There’s a list being shared of ten things that will disrupt US education and I agree with Dan Willingham.
My bold prediction: none of these 10 will disrupt education. None. https://t.co/pUAtmUOK7E
— Daniel Willingham (@DTWillingham) October 16, 2017
In no particular order, here are ten things that might actually disrupt US education.
Teachers being afforded respect as a profession by policymakers and others
You do not enact law like No Child Left Behind if you fundamentally believe that teaching is a profession. You know who primarily regulates lawyers, engineers, and doctors – that’s right, in many countries they do that themselves.
Teachers, especially elementary school teachers, having adequate time to plan
In some states elementary school teachers teach all subject areas and have a total of 45 minutes to plan AND are paid so little that many of them need second jobs.
Provide curated resources to teachers
Although increased planning time may reduce this tendency, designing ambitious curriculum is difficult and extremely time-consuming, so most teachers would benefit from curated resources that they can modify and adapt using their professional judgement. Surprisingly, many teachers have to use Pinterest and/or Google to find resources for their classroom because of a lack of curriculum resources aligned to their new state standards.
Paying teachers enough that they do not need second jobs and can afford to live in the communities that they work in
One way to make getting into teaching competitive would be to pay people enough that it makes teaching an attractive choice. It would also mean fewer people leaving the profession to find more lucrative careers and leaving vacancies, especially in harder to fill content areas.
Policies intended to improve teaching not teachers
As Jim Stigler and notes in the Teaching Gap, much of US policy is engineered at supporting individual teachers at getting better and that as soon as these teachers retire or quit, their professional knowledge leaves with them and the profession of teaching in the US remains relatively unchanged. It’s a good thing for individual teachers to get better at their practice, it is better that the professional benefits from what they learn.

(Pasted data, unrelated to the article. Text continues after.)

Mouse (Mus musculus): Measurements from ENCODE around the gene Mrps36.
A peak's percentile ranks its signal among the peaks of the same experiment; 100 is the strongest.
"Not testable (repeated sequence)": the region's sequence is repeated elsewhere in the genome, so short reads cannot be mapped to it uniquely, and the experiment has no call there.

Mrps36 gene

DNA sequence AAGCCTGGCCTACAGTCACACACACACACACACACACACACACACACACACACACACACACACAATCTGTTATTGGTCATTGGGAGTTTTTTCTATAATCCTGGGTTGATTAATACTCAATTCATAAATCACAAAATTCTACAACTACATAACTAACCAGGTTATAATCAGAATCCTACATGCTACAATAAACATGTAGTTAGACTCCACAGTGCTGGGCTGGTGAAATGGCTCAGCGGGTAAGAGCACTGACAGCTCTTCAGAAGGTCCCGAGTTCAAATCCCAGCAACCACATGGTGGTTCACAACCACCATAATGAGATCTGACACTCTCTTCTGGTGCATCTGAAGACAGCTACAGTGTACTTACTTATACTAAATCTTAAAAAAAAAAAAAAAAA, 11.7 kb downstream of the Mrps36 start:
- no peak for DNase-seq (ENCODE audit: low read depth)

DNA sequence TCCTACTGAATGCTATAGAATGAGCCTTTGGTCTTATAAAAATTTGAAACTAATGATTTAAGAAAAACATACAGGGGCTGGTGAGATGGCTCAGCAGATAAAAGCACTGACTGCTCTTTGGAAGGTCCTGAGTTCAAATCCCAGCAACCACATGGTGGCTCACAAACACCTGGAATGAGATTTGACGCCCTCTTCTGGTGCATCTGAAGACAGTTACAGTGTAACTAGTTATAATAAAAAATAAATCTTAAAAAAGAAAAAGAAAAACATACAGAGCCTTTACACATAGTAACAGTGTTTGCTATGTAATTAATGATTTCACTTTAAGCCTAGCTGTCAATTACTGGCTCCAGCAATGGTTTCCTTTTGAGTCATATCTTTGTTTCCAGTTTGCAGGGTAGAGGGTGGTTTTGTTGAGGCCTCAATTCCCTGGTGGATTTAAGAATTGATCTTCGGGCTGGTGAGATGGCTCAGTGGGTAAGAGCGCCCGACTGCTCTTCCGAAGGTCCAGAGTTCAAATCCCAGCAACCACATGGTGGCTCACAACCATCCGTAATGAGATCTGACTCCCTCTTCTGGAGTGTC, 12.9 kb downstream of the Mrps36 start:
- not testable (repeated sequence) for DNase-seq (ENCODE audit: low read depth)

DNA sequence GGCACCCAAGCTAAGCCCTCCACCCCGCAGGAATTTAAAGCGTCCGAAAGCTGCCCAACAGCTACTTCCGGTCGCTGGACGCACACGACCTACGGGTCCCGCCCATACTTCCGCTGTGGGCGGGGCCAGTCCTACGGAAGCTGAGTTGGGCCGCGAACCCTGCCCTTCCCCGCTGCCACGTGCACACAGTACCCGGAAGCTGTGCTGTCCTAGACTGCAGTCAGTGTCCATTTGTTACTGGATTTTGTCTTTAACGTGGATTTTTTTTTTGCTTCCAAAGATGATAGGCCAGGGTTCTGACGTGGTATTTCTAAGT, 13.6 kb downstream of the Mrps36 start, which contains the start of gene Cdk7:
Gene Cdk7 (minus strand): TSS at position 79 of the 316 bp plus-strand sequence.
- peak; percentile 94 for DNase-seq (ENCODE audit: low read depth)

Equitable funding across US schools
In some school districts, schools spend $9000 per student while a few miles away in a suburban district, schools spend $26,000 a student. While this inequity exists, resources are unevenly distributed across US education and in most cases the students who need the most support to be successful receive the least amount of funding.
Equitable access to teachers across US schools
In almost all large urban areas, it pays better to work in the suburbs than it does to work in the city. This results in teachers leaving the cities for high paying, lower stress jobs outside of the cities and in uneven amounts of teacher experience across the schools in the city.
Design school structures which are coherent and communicate across all levels of education
Imagine a system where the person who teaches teachers never sets foot in a school, the person who runs a school has no time to read research or even see their teachers teach, the person who runs research has never taught, the instructional coach who supports a teacher has their own idiosyncratic teaching style, and a teacher who has to listen to all of these people give them different advice on teaching. This is considered normal for teachers across the United States. But it does not have to be that way! It is possible to design systems where all of these people work collectively rather than individually.
End economic inequality in the United States
Income inequality in the United States is increasing and given that we know already that there exists a relationship between income and educational achievement, any shift toward more economically equitable society is likely to result in improvements in education for most students.
The end of systematic oppression of people of colour
The United States has a long dark history of oppressing people of color in various ways. One way this occurs in the US school system is that the schools attended by children of color are much more likely to be closed and/or labelled as failing than other schools. Ending this systematic oppression would transform the United States educational landscape.